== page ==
Many parents assume that they don’t need to pay extra attention to furniture they buy unless it has a safety warning. This is not always the case, as a new Consumer Reports study finds that certain furniture, unregulated by consumer safety standards, is linked with child injury and death. Some parents are urging Congress to broaden regulation on furniture to include higher standards on anti-tipping rules.
Consumer Reports Says Current System Insufficient
Between 2000 and 2017, over 500 people died from furniture tip-over incidents; 84% of the victims were under 10 years of age. There is currently an industry standard on tip-over safety which companies voluntarily follow, but in the United States, there are no mandatory regulations for furniture on this issue. Consumer Reports believes that current industry standards are not sufficient to prevent injury and death. For example, furniture under 30 inches is considered not at risk of tip-over by the industry standard, but Consumer Reports found at least 5 child deaths which resulted from furniture tip-overs that were under 30 inches.
Unsafe furniture is a problem not many consumers are aware of. Rarely do consumers know about the tip-over risk of furniture–and if they do it can be a hassle to deal with. People who buy unregulated and potentially dangerous furniture first must know that what they are buying isn’t safe. Then, they must figure out how to secure the furniture on their own. Consumer Reports found that these extra steps put an undue burden on consumers when the default expectation is one of safety.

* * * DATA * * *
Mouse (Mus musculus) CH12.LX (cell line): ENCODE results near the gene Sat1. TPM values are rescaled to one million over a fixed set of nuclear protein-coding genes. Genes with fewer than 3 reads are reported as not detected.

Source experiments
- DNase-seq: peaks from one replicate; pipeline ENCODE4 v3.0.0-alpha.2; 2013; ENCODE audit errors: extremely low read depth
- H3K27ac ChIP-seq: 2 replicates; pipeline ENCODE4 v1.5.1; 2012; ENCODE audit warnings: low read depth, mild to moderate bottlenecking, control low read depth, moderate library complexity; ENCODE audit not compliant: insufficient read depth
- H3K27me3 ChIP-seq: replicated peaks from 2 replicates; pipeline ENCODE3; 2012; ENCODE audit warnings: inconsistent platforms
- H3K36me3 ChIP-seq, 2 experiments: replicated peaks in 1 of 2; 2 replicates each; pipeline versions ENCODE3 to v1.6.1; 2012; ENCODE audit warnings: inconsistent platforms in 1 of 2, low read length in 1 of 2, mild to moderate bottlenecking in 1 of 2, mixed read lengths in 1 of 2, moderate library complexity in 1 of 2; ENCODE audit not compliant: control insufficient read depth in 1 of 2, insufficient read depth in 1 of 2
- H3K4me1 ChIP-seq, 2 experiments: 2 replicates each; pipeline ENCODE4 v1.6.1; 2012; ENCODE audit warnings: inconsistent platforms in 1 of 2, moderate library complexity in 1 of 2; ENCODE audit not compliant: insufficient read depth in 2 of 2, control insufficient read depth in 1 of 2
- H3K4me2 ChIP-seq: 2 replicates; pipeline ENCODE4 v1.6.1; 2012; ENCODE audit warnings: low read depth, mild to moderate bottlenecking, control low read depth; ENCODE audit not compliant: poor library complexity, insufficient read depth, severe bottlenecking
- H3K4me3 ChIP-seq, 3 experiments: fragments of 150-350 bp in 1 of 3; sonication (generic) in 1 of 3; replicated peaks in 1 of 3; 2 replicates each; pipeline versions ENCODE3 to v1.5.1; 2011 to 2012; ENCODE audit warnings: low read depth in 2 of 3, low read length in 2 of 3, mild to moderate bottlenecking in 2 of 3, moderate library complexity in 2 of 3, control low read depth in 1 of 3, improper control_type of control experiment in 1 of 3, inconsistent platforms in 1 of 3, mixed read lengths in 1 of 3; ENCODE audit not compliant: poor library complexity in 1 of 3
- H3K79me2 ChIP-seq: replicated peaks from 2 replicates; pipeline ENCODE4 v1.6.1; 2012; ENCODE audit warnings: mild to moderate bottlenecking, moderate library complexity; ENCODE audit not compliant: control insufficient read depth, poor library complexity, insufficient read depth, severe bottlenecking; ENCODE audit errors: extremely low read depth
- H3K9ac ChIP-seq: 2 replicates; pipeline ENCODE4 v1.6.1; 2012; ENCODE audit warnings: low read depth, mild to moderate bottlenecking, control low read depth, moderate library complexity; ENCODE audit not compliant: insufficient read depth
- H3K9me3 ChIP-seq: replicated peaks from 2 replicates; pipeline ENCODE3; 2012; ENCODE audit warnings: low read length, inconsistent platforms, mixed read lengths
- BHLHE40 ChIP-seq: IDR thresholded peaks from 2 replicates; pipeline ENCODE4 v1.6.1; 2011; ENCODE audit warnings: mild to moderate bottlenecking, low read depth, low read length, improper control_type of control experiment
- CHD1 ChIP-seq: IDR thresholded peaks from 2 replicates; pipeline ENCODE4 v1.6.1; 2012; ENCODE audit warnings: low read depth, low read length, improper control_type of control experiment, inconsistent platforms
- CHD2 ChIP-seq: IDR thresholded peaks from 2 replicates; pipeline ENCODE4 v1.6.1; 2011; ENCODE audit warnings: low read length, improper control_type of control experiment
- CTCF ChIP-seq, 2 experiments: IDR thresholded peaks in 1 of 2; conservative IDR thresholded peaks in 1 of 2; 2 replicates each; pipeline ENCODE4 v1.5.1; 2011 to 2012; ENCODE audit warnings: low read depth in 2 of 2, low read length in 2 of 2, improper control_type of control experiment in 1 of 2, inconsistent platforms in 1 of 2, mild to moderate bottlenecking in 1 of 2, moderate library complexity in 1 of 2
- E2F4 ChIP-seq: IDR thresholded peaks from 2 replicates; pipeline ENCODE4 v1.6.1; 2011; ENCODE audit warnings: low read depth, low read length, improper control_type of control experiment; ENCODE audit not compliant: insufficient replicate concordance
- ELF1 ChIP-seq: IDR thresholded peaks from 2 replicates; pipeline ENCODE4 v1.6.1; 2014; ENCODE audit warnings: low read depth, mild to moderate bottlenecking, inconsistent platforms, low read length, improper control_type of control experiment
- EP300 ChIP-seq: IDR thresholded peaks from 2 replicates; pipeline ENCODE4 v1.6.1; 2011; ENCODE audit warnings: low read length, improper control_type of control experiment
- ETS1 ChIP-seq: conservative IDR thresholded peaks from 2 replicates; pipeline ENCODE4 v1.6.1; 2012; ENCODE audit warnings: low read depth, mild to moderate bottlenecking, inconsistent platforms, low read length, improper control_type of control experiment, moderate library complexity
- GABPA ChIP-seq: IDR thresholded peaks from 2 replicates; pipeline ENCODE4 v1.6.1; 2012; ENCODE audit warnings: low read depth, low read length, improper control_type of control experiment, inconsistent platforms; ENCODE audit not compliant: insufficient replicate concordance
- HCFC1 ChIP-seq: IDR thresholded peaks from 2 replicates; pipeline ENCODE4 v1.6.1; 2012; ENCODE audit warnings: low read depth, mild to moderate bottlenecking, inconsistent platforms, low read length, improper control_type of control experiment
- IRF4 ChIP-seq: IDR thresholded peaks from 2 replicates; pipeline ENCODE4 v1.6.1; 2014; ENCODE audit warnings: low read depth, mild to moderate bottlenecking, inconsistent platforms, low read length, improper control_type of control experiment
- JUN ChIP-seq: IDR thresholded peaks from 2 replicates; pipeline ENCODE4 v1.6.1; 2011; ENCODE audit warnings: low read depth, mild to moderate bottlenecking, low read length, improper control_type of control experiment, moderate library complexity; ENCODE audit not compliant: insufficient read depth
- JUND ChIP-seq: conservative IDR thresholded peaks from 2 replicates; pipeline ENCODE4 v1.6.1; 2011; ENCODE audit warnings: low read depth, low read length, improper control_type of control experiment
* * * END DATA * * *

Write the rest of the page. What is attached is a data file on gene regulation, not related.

The STURDY Act
A Congressional Committee met Thursday to hear testimony from Consumer Reports, advocacy groups, and parents who lost children in tip-over accidents. This is related to a proposed new law, the STURDY Act, which would increase the CPSC’s safety standards on furniture. These standards would include more rigorous, mandatory testing for furniture liable to tip-over. Consumer reports is also advocating for companies to provide more information and access on securing potentially unstable furniture.
Furniture Safety Tips from the CPSC:
- Check whether the furniture has any potential hazards with the store and online;
- Always make sure furniture around children is secured, either at the base or secured against the wall;
- Don’t put items that children will reach for on top of furniture, like toys or a TV remote;
- Pay attention to appliances like TV’s that might not seem like dangers but can tip-over unexpectedly.
If a defective product has caused you or a loved one to suffer, you owe it to yourself to get help. Contact the legal team at Regan Zambri and Long PLLC for a free consultation on your product liability case.